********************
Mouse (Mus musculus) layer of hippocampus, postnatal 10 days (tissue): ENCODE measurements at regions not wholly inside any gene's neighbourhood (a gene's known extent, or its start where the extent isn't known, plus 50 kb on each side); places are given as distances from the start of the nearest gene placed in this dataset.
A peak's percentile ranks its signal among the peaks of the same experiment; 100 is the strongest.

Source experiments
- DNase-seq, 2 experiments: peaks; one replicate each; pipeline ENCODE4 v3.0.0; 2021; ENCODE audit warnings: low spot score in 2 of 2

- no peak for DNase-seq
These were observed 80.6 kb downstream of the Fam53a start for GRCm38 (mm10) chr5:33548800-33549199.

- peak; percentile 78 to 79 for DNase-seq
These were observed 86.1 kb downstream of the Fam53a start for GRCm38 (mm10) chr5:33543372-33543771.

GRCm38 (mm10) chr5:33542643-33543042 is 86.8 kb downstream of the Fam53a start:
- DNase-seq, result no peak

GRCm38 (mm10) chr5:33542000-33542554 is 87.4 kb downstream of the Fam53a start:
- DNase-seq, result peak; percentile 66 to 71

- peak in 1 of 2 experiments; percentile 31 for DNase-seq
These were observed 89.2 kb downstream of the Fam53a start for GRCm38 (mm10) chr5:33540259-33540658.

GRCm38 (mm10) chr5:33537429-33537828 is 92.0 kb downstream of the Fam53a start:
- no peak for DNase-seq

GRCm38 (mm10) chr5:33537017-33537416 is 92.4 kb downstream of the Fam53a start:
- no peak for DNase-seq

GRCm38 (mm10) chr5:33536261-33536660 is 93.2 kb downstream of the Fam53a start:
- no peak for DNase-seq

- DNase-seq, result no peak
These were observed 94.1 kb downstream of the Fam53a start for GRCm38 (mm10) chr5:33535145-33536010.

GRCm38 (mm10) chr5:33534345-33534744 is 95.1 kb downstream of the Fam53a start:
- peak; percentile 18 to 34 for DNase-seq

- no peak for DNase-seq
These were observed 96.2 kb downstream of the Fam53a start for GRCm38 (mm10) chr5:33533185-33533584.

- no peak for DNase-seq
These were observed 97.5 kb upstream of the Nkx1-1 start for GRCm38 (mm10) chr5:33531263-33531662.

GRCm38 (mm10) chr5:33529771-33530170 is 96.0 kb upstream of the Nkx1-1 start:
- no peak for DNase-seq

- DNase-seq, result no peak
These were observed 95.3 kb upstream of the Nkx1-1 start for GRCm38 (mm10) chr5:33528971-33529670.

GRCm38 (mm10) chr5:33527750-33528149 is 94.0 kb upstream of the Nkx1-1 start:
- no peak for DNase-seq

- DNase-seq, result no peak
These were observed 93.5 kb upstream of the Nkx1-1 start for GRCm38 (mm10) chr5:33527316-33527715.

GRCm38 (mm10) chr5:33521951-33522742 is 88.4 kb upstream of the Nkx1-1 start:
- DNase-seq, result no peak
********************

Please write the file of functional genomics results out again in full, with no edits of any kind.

Mouse (Mus musculus) layer of hippocampus, postnatal 10 days (tissue): ENCODE measurements at regions not wholly inside any gene's neighbourhood (a gene's known extent, or its start where the extent isn't known, plus 50 kb on each side); places are given as distances from the start of the nearest gene placed in this dataset.
A peak's percentile ranks its signal among the peaks of the same experiment; 100 is the strongest.

Source experiments
- DNase-seq, 2 experiments: peaks; one replicate each; pipeline ENCODE4 v3.0.0; 2021; ENCODE audit warnings: low spot score in 2 of 2

- no peak for DNase-seq
These were observed 80.6 kb downstream of the Fam53a start for GRCm38 (mm10) chr5:33548800-33549199.

- peak; percentile 78 to 79 for DNase-seq
These were observed 86.1 kb downstream of the Fam53a start for GRCm38 (mm10) chr5:33543372-33543771.

GRCm38 (mm10) chr5:33542643-33543042 is 86.8 kb downstream of the Fam53a start:
- DNase-seq, result no peak

GRCm38 (mm10) chr5:33542000-33542554 is 87.4 kb downstream of the Fam53a start:
- DNase-seq, result peak; percentile 66 to 71

- peak in 1 of 2 experiments; percentile 31 for DNase-seq
These were observed 89.2 kb downstream of the Fam53a start for GRCm38 (mm10) chr5:33540259-33540658.

GRCm38 (mm10) chr5:33537429-33537828 is 92.0 kb downstream of the Fam53a start:
- no peak for DNase-seq

GRCm38 (mm10) chr5:33537017-33537416 is 92.4 kb downstream of the Fam53a start:
- no peak for DNase-seq

GRCm38 (mm10) chr5:33536261-33536660 is 93.2 kb downstream of the Fam53a start:
- no peak for DNase-seq

- DNase-seq, result no peak
These were observed 94.1 kb downstream of the Fam53a start for GRCm38 (mm10) chr5:33535145-33536010.

GRCm38 (mm10) chr5:33534345-33534744 is 95.1 kb downstream of the Fam53a start:
- peak; percentile 18 to 34 for DNase-seq

- no peak for DNase-seq
These were observed 96.2 kb downstream of the Fam53a start for GRCm38 (mm10) chr5:33533185-33533584.

- no peak for DNase-seq
These were observed 97.5 kb upstream of the Nkx1-1 start for GRCm38 (mm10) chr5:33531263-33531662.

GRCm38 (mm10) chr5:33529771-33530170 is 96.0 kb upstream of the Nkx1-1 start:
- no peak for DNase-seq

- DNase-seq, result no peak
These were observed 95.3 kb upstream of the Nkx1-1 start for GRCm38 (mm10) chr5:33528971-33529670.

GRCm38 (mm10) chr5:33527750-33528149 is 94.0 kb upstream of the Nkx1-1 start:
- no peak for DNase-seq

- DNase-seq, result no peak
These were observed 93.5 kb upstream of the Nkx1-1 start for GRCm38 (mm10) chr5:33527316-33527715.

GRCm38 (mm10) chr5:33521951-33522742 is 88.4 kb upstream of the Nkx1-1 start:
- DNase-seq, result no peak